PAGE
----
One of the Darkest and Most Beautiful Romantic Comedies Ever Made: Harold and Maude Review

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I’ve been on the verge of suicide at numerous points of my life. I keep trying to convince myself that everything is going to get better; yet nothing I find out of my life is set to really change that. Even my own peers seem to be of no use to me anymore, even when I feel like they’re supposed to be the ones I trust most. My whole life feels like I’m just stuck inside of a void that only digs a much deeper hole as it keeps going on, and I lose track even of what is supposedly happy in this world anymore. Sometimes I find myself watching a movie hoping that I can find myself escaping this void even if it lasts temporarily, but even as that feeling can provide temporary relief from the most painful moments in one’s life, we leave hoping it would last forever. Then there comes a film like Harold and Maude, which also has a lingering empathy for what brings people like myself to where we are right now, even amidst all the absurdity of what goes on – but perhaps that helps in ensuring the film’s own statement on life lasts on, it’s absurd, full of joys, with the inevitable sadness, that’s how we continually move forward.

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The Beguiled – Review

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In the same year where Don Siegel and Clint Eastwood have formed a name for themselves through the iconic Dirty Harry comes something of a much slower, more melodramatic pace in The Beguiled. But unlike their usual pairing this wasn’t an action film, just a slow-moving wartime drama. If anything had come out from watching what it was that The Beguiled had presented though, it comes from how this transition had proved more on behalf of Clint Eastwood’s end as an actor given as he would already have been made a more recognizable name from the fact he was made a star from western films or action films. In The Beguiled, a more refined side to him is shown and the results from this rather unexpected Seigel-Eastwood collaboration are at the very least, extremely pleasing. Maybe in some extent it’s from the point of view I’m less interested in, but nevertheless it was nice to see another side to Clint Eastwood here.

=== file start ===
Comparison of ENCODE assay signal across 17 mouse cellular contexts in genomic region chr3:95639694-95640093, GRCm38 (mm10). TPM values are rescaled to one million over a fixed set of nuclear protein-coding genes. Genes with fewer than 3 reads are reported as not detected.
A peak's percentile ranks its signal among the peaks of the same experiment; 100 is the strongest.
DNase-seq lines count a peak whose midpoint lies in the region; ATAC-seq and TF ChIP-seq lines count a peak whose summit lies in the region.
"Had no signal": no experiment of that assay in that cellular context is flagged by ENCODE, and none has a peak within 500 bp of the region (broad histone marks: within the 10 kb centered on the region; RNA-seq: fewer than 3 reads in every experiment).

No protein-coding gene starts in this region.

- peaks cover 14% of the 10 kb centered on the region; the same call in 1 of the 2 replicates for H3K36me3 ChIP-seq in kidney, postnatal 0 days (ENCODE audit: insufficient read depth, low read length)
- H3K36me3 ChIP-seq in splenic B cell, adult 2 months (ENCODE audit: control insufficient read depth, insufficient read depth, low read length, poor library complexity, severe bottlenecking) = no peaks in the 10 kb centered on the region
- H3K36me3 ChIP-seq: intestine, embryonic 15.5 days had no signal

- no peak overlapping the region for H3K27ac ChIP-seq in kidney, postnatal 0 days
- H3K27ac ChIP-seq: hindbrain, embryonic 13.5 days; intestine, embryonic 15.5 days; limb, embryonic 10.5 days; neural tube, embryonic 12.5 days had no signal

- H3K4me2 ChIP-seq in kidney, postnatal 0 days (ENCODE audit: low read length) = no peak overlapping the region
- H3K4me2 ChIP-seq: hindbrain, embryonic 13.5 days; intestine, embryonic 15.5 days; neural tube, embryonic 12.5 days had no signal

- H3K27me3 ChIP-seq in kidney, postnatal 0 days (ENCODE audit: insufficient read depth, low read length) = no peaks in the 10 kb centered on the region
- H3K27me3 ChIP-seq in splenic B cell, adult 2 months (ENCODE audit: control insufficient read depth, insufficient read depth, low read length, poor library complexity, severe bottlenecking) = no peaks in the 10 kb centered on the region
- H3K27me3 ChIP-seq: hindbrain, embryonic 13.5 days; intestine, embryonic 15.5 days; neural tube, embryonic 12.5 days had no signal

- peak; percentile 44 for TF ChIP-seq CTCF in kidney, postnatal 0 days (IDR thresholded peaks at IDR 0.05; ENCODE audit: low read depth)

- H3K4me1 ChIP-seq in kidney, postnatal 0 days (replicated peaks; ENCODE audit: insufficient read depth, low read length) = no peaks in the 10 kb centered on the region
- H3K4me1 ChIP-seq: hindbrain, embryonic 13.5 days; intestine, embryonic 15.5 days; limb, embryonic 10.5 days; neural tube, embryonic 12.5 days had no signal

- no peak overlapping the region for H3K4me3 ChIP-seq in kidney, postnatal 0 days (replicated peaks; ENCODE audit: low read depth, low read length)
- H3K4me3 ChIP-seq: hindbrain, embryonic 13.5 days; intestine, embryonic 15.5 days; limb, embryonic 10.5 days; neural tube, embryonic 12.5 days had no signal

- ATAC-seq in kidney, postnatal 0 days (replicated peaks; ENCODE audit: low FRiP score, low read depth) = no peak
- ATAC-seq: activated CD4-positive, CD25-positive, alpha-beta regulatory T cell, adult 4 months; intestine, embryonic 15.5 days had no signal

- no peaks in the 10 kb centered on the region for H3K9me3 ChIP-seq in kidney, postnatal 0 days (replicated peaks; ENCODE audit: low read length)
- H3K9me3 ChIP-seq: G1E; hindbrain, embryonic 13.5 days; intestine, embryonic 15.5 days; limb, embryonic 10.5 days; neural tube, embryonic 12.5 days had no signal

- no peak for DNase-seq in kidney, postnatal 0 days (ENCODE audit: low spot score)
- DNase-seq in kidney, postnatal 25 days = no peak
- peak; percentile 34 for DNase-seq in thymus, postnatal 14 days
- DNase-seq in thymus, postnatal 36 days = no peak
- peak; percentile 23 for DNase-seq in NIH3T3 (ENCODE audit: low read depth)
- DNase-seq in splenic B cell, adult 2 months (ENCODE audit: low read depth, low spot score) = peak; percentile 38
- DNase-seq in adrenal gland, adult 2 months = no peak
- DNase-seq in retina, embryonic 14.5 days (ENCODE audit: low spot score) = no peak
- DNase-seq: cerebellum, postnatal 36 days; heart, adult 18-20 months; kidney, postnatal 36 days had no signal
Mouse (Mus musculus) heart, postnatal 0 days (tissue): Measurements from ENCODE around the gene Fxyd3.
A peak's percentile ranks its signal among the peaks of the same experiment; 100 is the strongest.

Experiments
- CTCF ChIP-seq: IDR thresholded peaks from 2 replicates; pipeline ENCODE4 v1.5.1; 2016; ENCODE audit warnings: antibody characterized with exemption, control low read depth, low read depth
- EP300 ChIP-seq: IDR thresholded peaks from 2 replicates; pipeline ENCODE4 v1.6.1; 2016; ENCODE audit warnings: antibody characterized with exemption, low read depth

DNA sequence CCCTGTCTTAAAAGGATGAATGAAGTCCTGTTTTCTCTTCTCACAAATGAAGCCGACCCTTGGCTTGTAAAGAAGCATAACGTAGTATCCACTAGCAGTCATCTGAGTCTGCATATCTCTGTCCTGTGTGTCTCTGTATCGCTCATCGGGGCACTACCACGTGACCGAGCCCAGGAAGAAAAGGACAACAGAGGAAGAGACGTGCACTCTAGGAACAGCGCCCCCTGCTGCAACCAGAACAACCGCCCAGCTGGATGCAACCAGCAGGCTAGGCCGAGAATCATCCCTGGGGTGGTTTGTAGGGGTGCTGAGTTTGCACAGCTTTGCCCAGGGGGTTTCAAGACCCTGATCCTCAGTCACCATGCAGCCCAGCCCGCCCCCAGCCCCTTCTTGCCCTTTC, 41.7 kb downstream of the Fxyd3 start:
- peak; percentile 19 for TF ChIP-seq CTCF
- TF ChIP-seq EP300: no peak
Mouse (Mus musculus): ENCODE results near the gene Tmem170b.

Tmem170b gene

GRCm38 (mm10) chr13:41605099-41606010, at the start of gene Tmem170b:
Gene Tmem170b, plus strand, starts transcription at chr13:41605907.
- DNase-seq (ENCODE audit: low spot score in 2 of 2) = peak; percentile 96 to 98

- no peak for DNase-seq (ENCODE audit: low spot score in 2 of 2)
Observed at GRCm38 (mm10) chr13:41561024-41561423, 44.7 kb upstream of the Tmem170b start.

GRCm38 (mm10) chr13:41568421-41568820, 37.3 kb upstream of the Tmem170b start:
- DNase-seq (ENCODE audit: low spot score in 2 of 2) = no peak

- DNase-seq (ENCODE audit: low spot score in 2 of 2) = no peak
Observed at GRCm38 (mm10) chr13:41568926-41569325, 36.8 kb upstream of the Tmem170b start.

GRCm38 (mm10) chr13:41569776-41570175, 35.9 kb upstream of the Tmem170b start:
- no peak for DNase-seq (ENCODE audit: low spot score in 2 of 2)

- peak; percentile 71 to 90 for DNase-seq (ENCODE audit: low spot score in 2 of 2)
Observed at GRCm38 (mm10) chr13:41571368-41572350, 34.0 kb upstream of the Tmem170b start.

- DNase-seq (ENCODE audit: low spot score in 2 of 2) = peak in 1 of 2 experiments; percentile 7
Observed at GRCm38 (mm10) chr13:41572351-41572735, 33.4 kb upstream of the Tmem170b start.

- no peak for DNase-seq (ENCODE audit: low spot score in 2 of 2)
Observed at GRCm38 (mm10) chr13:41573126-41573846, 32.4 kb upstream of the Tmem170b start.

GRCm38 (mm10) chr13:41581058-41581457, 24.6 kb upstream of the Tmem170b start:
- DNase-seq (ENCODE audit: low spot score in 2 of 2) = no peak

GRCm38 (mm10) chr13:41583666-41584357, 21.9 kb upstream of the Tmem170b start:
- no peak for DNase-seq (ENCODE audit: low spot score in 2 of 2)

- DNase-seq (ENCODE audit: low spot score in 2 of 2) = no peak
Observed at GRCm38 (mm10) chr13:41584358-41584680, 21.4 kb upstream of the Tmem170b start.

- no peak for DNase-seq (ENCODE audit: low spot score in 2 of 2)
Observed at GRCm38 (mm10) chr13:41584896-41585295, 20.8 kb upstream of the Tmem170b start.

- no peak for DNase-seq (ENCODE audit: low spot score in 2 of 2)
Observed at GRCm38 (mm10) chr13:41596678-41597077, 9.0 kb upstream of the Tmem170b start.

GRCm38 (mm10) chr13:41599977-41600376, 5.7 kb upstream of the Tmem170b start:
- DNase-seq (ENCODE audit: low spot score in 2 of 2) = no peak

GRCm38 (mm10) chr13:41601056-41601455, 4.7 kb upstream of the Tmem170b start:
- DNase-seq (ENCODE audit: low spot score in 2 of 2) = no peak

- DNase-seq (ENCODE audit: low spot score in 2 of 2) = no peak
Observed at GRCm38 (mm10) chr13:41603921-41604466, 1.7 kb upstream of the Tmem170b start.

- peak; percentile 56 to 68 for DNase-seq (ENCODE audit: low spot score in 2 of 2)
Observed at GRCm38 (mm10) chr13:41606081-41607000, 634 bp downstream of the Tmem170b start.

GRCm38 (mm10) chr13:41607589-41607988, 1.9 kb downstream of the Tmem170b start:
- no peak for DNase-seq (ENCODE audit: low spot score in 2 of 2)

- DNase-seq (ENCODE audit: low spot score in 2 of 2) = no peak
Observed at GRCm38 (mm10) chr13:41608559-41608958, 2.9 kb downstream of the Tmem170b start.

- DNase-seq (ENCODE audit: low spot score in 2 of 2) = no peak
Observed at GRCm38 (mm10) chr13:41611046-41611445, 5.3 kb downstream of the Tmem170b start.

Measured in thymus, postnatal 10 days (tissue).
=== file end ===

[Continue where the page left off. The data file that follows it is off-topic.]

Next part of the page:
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Duel – Review

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I’d only imagine this was where Steven Spielberg was working on a certain technique he was set to establish when he made Jaws, which is arguably his most famous work to date. Originally a television film, Duel serves as Steven Spielberg’s debut film and it’s hard to believe that this film was originally conceived for such a medium at the time because the set pieces put at play are far more impressive than theatrical releases that carry bigger budgets. But Spielberg’s work from Duel has only set up more for whom we have come to recognize as one of the most bankable filmmakers working today, it sets up only a more exciting future by establishing a growing learner – one who would only use what he has been picking up in order to form something all the more intriguing. But this sort of craft is especially rare for made-for-television films, which is all the more impressive about Duel.